The Tale of Ruby Rose
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|The Tale of Ruby Rose|
|Directed by||Roger Scholes|
|Produced by||Bryce Menzies
|Written by||Roger Scholes|
|Music by||Paul Schutze|
|Edited by||Roger Scholes|
|1987 (Venice Film Festival)
18 August 1988 (Australia)
The Tale of Ruby Rose is an Australian movie, released in 1988. It is 100 minutes in length. It was written and directed by Roger Scholes and produced by Andrew Wiseman and Bryce Menzies. The cast included Melita Jurisic, Chris Haywood, Rod Zuanic, Sheila Florance, and Martyn Sanderson.
In the wild and isolated wilderness of the Tasmanian highlands, Ruby Rose is overcome by her fear of darkness. Ruby cries out to the elemental spirits that surround her. She is driven to take a harrowing journey out of the mountains to seek help from her lost grandmother.
As the title indicates, the film centres on Ruby and her complex emotions. The character is based on a story told to Roger Scholes by an old woman, Mrs Miles of Mole Creek Valley. As a young woman, she had lived alone in a hut in the Highlands for four years, without knowing that her husband had died while trying to get back to her in the middle of winter. The experience traumatised her.
Scholes was also interested in the naïve art created by a people with mental disturbance or trauma, and its similarities with prehistoric art (he studied case histories as a student in Melbourne). That is why Ruby fills notebooks with her own drawing. She is much younger than Henry, and she has been traumatised as a child. She has created her own cosmology, based on fear and observation of the natural world. She feels safe only in the day. When Henry and Gem go off trapping for days on end, she is alone with her fears in the hut. She identifies the colour white with the sun, warmth and light; that is why she uses flour to make her face white. By this stage in the movie we are fully aware of Ruby’s mental instability and her terror of the dark. That is why her journey is so remarkable: to be out after dark requires a supreme act of will.
Roger Scholes was interested in the way that isolation had shaped women’s lives in this region. In the late 1970s, when he was researching, he met and photographed many people who had lived all their lives in the harsh environment of the Tasmanian Highlands. He was preparing a book, based on the interviews and photographs, but it was never completed. He decided to turn the material into a feature film instead. The Tale of Ruby Rose was his first and is still his only feature film, although he has developed a number of other projects. Scholes has concentrated largely on documentary since this film.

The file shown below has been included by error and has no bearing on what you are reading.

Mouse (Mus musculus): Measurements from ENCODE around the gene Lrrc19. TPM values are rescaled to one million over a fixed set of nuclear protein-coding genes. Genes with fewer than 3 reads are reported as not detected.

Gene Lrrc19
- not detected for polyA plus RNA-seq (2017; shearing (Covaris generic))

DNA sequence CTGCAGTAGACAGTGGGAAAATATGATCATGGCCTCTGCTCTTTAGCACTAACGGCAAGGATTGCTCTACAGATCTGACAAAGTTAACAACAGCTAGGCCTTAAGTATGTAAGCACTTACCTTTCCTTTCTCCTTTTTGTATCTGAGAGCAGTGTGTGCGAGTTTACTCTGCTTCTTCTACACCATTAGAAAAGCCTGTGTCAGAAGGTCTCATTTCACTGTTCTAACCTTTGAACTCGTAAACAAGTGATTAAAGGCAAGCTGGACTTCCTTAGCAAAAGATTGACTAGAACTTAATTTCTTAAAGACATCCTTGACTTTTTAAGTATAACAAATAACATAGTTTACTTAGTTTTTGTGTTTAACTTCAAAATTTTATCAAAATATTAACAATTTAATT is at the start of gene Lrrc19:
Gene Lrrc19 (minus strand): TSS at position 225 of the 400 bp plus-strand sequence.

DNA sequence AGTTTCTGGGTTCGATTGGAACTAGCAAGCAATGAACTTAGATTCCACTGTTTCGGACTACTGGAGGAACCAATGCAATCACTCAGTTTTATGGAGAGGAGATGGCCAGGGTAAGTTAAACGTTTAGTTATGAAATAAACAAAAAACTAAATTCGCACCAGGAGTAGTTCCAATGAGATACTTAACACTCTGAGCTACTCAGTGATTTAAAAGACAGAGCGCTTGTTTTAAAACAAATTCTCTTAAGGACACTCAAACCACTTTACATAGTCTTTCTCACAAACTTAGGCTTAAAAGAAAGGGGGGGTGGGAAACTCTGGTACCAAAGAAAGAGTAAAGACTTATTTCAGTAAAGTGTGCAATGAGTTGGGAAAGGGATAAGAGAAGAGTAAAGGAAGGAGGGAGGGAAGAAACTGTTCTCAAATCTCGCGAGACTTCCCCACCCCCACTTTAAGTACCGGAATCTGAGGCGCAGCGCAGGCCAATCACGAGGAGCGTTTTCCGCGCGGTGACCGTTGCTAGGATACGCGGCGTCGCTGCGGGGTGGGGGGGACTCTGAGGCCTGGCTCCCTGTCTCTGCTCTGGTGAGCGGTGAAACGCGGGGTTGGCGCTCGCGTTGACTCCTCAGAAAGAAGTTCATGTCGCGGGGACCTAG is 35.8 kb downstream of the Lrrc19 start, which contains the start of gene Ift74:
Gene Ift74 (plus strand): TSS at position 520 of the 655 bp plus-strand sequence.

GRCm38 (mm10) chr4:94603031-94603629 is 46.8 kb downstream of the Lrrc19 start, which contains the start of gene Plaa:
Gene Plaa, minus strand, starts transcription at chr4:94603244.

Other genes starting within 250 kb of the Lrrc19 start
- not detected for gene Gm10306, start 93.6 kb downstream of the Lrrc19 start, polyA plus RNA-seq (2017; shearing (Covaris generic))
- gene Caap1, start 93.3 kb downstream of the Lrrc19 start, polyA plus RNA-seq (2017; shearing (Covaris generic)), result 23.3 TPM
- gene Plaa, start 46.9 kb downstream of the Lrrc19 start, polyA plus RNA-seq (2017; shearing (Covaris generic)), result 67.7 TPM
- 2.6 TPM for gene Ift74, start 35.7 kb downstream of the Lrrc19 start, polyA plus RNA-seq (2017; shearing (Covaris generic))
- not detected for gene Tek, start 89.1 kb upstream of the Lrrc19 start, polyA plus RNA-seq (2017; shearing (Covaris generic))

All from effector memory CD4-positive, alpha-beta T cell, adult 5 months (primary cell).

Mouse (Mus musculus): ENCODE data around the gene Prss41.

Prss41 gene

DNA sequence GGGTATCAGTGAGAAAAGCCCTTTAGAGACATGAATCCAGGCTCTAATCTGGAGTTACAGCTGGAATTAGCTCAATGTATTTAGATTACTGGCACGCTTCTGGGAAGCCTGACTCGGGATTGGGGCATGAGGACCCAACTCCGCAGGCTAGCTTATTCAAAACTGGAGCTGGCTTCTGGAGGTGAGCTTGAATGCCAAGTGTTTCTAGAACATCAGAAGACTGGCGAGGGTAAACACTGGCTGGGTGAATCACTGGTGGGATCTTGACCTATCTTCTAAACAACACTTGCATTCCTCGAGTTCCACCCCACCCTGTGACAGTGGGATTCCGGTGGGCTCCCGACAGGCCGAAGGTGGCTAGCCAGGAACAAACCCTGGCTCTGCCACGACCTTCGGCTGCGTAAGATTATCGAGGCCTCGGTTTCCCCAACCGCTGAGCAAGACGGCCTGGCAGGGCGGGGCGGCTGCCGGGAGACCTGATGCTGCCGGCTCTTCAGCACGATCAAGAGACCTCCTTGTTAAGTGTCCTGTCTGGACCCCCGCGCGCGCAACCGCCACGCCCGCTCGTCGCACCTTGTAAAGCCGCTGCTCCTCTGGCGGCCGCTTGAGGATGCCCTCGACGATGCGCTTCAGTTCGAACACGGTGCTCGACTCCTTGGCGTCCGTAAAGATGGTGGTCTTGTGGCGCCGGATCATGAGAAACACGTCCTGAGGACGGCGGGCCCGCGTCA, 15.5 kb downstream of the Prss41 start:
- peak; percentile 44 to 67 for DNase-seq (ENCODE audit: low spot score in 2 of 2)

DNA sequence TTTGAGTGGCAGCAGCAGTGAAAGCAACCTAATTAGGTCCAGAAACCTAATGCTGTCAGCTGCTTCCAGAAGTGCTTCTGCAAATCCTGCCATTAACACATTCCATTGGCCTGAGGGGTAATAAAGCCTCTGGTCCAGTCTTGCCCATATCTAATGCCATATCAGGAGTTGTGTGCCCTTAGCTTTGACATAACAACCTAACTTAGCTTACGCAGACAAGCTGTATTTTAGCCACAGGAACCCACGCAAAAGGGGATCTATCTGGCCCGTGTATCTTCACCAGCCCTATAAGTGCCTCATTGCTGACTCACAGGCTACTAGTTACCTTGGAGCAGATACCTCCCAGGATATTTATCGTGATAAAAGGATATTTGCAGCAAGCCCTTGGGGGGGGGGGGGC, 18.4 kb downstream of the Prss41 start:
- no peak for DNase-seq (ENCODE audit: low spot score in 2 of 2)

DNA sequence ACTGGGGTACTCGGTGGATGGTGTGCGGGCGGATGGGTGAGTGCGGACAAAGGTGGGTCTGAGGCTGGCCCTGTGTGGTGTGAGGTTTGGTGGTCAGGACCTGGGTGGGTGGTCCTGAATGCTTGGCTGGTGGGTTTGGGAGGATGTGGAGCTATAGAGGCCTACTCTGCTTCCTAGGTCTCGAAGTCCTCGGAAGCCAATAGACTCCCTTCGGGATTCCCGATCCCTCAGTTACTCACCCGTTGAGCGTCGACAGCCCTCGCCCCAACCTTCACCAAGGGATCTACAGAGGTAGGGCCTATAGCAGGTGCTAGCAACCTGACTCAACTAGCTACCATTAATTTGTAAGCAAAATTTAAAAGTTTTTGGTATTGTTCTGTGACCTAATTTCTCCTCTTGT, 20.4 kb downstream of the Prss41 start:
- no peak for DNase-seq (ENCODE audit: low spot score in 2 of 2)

The film was screened widely at festivals throughout the world.<ref name="stratton2" 1988 – Theatrical - Australia, Canada, US, UK, Europe Channel Nine Network Fox Television 11 week Australian cinemas run Australian Film Awards 1987 – Winner - Best Music
Awards and Festivals
Venice Film Festival - Main competition 1987 - Critics' Awards Winner - Francesco Pasinetti Prize for Best Actress Winner - Elvira Notari Prize for Best Director Winner - Elvira Notari Prize for Best Actress SIDP Critics Award for Best Director
Australian Film Awards - 1987
Best Film, Best Director, Best Music Nominations - Winner - Best Original Music Score (Paul Schutze) award Smithsonian Film Premiere, Washington DC. 1987 Santa Barbara Film Festival 1987, Pacific International Film Festival, Tokyo 1988 Indian Film Festival 1988 Australian Film Week, Jakarta, Indonesia 1988 Australian Film Retrospective, Los Angeles 1988 Trento Film Festival - Italy 1989
a masterly evocation’ Christine Cremen, THE AUSTRALIAN ‘an artistic gem’ Keith Connolly, The Age ‘4 out of 5’ David Stratton. The Movie Show The Tale of Ruby Rose is hypnotic in its stark beauty.’ – Hal Erickson, New York Times a savagely strong portrait’ THE AGE intensely poetic and mystical’ THE AUSTRALIAN RUBY ROSE is outstanding, savagely poetic and breathtaking.’ - IL GIORNO, ITALY An intensely poetic, mystical film.. a film of great beauty and insight.’ - Ruth Hessey, THE AUSTRALIAN unforgettably powerful, richly rewarding - visually flawless with fine performances.’ - Mike Daly, THE AGE. One of the treasures of Australian film.’ - Jeremy Eccles Visually magnificent, a labour of love.’ - VARIETY, USA
- David Stratton, The Avocado Plantation: Boom and Bust in the Australian Film Industry, Pan MacMillan, 1990 p75-77
- "Australian Productions Top $175 million", Cinema Papers, March 1986 p64